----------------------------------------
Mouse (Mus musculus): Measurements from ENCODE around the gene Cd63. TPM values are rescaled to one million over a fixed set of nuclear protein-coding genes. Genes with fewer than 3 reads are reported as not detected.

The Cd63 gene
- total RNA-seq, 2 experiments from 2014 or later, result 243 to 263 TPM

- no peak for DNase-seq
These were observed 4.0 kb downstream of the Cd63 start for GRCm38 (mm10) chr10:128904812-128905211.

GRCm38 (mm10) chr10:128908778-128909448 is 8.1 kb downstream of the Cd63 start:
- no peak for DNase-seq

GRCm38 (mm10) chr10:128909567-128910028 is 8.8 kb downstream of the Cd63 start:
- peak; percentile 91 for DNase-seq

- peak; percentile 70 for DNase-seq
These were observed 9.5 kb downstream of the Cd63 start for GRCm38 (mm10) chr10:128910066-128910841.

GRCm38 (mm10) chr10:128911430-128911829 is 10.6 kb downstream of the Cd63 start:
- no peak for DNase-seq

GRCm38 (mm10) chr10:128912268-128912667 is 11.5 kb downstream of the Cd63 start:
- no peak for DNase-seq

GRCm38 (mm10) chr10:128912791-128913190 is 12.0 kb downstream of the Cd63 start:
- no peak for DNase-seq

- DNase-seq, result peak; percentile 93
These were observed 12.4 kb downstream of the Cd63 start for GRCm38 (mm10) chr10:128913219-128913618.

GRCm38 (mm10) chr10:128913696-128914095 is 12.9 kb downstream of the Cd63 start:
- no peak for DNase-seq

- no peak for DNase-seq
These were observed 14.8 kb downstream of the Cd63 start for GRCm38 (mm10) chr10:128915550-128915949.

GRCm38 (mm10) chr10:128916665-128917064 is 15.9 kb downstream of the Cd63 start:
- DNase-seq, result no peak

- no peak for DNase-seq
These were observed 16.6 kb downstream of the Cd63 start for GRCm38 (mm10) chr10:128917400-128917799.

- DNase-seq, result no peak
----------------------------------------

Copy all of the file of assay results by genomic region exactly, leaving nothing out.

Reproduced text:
Mouse (Mus musculus): Measurements from ENCODE around the gene Cd63. TPM values are rescaled to one million over a fixed set of nuclear protein-coding genes. Genes with fewer than 3 reads are reported as not detected.

The Cd63 gene
- total RNA-seq, 2 experiments from 2014 or later, result 243 to 263 TPM

- no peak for DNase-seq
These were observed 4.0 kb downstream of the Cd63 start for GRCm38 (mm10) chr10:128904812-128905211.

GRCm38 (mm10) chr10:128908778-128909448 is 8.1 kb downstream of the Cd63 start:
- no peak for DNase-seq

GRCm38 (mm10) chr10:128909567-128910028 is 8.8 kb downstream of the Cd63 start:
- peak; percentile 91 for DNase-seq

- peak; percentile 70 for DNase-seq
These were observed 9.5 kb downstream of the Cd63 start for GRCm38 (mm10) chr10:128910066-128910841.

GRCm38 (mm10) chr10:128911430-128911829 is 10.6 kb downstream of the Cd63 start:
- no peak for DNase-seq

GRCm38 (mm10) chr10:128912268-128912667 is 11.5 kb downstream of the Cd63 start:
- no peak for DNase-seq

GRCm38 (mm10) chr10:128912791-128913190 is 12.0 kb downstream of the Cd63 start:
- no peak for DNase-seq

- DNase-seq, result peak; percentile 93
These were observed 12.4 kb downstream of the Cd63 start for GRCm38 (mm10) chr10:128913219-128913618.

GRCm38 (mm10) chr10:128913696-128914095 is 12.9 kb downstream of the Cd63 start:
- no peak for DNase-seq

- no peak for DNase-seq
These were observed 14.8 kb downstream of the Cd63 start for GRCm38 (mm10) chr10:128915550-128915949.

GRCm38 (mm10) chr10:128916665-128917064 is 15.9 kb downstream of the Cd63 start:
- DNase-seq, result no peak

- no peak for DNase-seq
These were observed 16.6 kb downstream of the Cd63 start for GRCm38 (mm10) chr10:128917400-128917799.

- DNase-seq, result no peak